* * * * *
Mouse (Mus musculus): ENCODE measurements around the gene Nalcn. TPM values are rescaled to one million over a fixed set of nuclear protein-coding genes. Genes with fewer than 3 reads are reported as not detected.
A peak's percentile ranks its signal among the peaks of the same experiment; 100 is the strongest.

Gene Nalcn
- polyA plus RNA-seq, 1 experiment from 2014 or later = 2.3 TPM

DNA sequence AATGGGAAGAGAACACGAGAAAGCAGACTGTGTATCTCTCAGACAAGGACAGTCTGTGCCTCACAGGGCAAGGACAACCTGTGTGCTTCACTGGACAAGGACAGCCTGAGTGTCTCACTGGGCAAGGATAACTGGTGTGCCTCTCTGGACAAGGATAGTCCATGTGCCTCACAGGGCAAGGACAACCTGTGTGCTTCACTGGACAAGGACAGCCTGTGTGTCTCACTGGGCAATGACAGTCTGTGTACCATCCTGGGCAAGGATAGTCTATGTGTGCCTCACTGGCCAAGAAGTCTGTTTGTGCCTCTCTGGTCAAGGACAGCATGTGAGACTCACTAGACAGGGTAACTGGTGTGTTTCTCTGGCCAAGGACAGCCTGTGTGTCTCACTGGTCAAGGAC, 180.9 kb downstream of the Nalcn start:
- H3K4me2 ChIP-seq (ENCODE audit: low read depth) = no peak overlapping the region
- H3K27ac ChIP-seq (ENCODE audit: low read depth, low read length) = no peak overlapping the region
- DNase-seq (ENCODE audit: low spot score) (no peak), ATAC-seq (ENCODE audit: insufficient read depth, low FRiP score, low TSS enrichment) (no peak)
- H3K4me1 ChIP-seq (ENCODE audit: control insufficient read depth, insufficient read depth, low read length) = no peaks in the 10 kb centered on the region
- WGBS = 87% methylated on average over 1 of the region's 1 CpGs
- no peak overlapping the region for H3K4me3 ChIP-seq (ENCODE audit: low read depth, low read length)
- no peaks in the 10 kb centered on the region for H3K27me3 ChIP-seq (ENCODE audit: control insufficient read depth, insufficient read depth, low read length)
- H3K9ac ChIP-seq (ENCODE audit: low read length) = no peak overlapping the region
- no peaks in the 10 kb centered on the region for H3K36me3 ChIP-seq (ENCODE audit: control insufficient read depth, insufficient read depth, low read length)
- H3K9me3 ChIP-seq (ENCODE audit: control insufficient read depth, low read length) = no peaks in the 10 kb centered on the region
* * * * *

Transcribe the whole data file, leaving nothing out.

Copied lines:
Mouse (Mus musculus): ENCODE measurements around the gene Nalcn. TPM values are rescaled to one million over a fixed set of nuclear protein-coding genes. Genes with fewer than 3 reads are reported as not detected.
A peak's percentile ranks its signal among the peaks of the same experiment; 100 is the strongest.

Gene Nalcn
- polyA plus RNA-seq, 1 experiment from 2014 or later = 2.3 TPM

DNA sequence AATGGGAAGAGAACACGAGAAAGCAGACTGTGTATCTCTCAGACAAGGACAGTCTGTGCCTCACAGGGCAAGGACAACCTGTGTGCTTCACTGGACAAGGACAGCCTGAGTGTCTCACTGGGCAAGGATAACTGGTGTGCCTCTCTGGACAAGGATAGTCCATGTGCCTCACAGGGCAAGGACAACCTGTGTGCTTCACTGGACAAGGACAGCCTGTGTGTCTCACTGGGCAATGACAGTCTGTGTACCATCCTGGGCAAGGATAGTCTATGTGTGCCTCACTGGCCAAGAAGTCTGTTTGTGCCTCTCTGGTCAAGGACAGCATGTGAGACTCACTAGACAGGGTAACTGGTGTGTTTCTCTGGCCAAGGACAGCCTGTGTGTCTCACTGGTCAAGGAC, 180.9 kb downstream of the Nalcn start:
- H3K4me2 ChIP-seq (ENCODE audit: low read depth) = no peak overlapping the region
- H3K27ac ChIP-seq (ENCODE audit: low read depth, low read length) = no peak overlapping the region
- DNase-seq (ENCODE audit: low spot score) (no peak), ATAC-seq (ENCODE audit: insufficient read depth, low FRiP score, low TSS enrichment) (no peak)
- H3K4me1 ChIP-seq (ENCODE audit: control insufficient read depth, insufficient read depth, low read length) = no peaks in the 10 kb centered on the region
- WGBS = 87% methylated on average over 1 of the region's 1 CpGs
- no peak overlapping the region for H3K4me3 ChIP-seq (ENCODE audit: low read depth, low read length)
- no peaks in the 10 kb centered on the region for H3K27me3 ChIP-seq (ENCODE audit: control insufficient read depth, insufficient read depth, low read length)
- H3K9ac ChIP-seq (ENCODE audit: low read length) = no peak overlapping the region
- no peaks in the 10 kb centered on the region for H3K36me3 ChIP-seq (ENCODE audit: control insufficient read depth, insufficient read depth, low read length)
- H3K9me3 ChIP-seq (ENCODE audit: control insufficient read depth, low read length) = no peaks in the 10 kb centered on the region